When we deliver SPEAK, our public speaking workshop, we’re helping to dismantle the biased perception surrounding how a ‘professional’ voice should sound. The diversity of voices we hear is a reflection of the rich tapestry of humanity, and every voice deserves recognition and respect. Encouraging individuals to own their voice involves empowering them to find confidence in their unique expressions, rather than conforming to a standardised myth of professionalism.

This is essential if we are to encourage people to be the best versions of themselves. True professionalism is about authenticity, and every voice, irrespective of its pitch or accent, carries the potential for impact and influence. We just need to lay down our own biases (yep, we all have them) and accept that the world is a diverse place with more than one way of sounding professional. 

Imagine a brave world where every voice is celebrated for its distinctiveness. 

Eton educated and white male? Super! ✅

Public school and broad Geordie female..? Class! ❤️

Sixth form dropout with an Italian inflection…? Bellisimo! 👏

By everyone working to remove the bias associated with vocal characteristics, we can create an environment that fosters inclusivity and helps people to build their authentic selves. This long overdue shift not only benefits individuals but amplifies the sounds of many diverse voices.

At We Are Brave we champion the idea that professionalism trumps stereotypes and promotes the authenticity of every voice. In doing so, we lead the way for a more inclusive, diverse, and unique sounding professional landscape.

Sara

The Rise of Imposter Syndrome

Have you ever felt like you’re about to be rumbled?

What are you even doing in this job…?

Imposter syndrome, 2 words we are starting to hear more and more about. Affecting men and women, across the globe, it’s a phenomenon where people doubt their abilities and fear being exposed as frauds despite plenty of evidence of their competence!

We think the pursuit of success, the pace of doing business, various cultures at work plus increasingly tough societal expectations are contributing to the rise of imposter syndrome. In this blog post, we’ll explore this issue and provide five effective strategies to overcome it.

Spotting the 4 P’s.

There are some clear signs that imposter syndrome could be affecting you, or those you work with. They are the 4 P’s. Perfectionism, Paralysis, People-Pleasing, and finally Procrastination.

Perfectionism might turn you into a crazy micro manager looking for the perfect piece of work.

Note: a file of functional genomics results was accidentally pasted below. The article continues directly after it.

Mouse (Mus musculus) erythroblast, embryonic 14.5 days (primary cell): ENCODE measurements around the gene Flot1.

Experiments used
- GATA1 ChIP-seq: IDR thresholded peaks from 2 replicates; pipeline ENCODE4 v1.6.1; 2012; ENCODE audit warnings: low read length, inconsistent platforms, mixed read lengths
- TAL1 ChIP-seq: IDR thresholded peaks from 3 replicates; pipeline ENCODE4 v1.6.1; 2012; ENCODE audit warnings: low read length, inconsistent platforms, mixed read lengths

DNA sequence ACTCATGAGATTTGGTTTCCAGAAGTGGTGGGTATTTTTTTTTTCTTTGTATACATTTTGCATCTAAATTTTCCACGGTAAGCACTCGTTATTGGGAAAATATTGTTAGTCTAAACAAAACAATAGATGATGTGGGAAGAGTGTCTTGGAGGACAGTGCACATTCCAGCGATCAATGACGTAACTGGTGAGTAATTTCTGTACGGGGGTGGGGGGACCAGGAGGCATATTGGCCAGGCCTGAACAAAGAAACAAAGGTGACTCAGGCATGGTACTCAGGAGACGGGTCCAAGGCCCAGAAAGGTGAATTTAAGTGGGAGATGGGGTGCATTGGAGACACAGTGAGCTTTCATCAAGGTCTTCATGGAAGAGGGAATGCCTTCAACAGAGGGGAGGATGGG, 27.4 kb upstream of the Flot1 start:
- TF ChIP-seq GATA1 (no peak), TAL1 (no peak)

Paralysis can make you freeze like a statue when you need to take action the most.

People-pleasing is the sure fire way to destroy and work life balance.

Lastly, (did you see what we did there) Procrastination can show up as being a busy fool doing all that ‘busy work’ so that you don’t have to get to the big stuff.

Strategies to Help

1. Recognise it and Label It!:
The first step in overcoming imposter syndrome is spotting it. Acknowledge the thoughts and feelings associated with your self-doubt. Understand these feelings are really common and do not accurately reflect your capabilities. By acknowledging imposter syndrome, you take the initial step towards conquering it. One step further is labelling it which helps your brain tag that feeling with what it really is. Anyone who has self awareness around their emotions will already understand the incredible power of slapping a label onto it!

2. Celebrate your Achievements:
Often, people suffering with imposter syndrome can downplay their achievements. We want you to take time to celebrate your successes, regardless of their scale. Maintain a record of your accomplishments and revisit them during moments of self-doubt. This practice helps build confidence and reinforces the reality of your capabilities.

3. Seek out Support and Mentorship:
Sharing your feelings with trusted colleagues, friends, or mentors can be instrumental in overcoming imposter syndrome. Discussing your experiences with someone who understands and values your abilities can provide valuable perspective. Seek mentorship to gain guidance from those who have faced similar challenges and successfully navigated through them. This could be in work, life or anywhere you see someone who you think might be able to help you.

4. Embrace Continuous Learning:
Imposter syndrome often stems from the fear of inadequacy. You can combat this fear by adopting a growth mindset. Embracing continuous learning and viewing challenges as opportunities for development. By seeing that personal growth involves facing unfamiliar situations, you can turn imposter syndrome into a catalyst for advancement.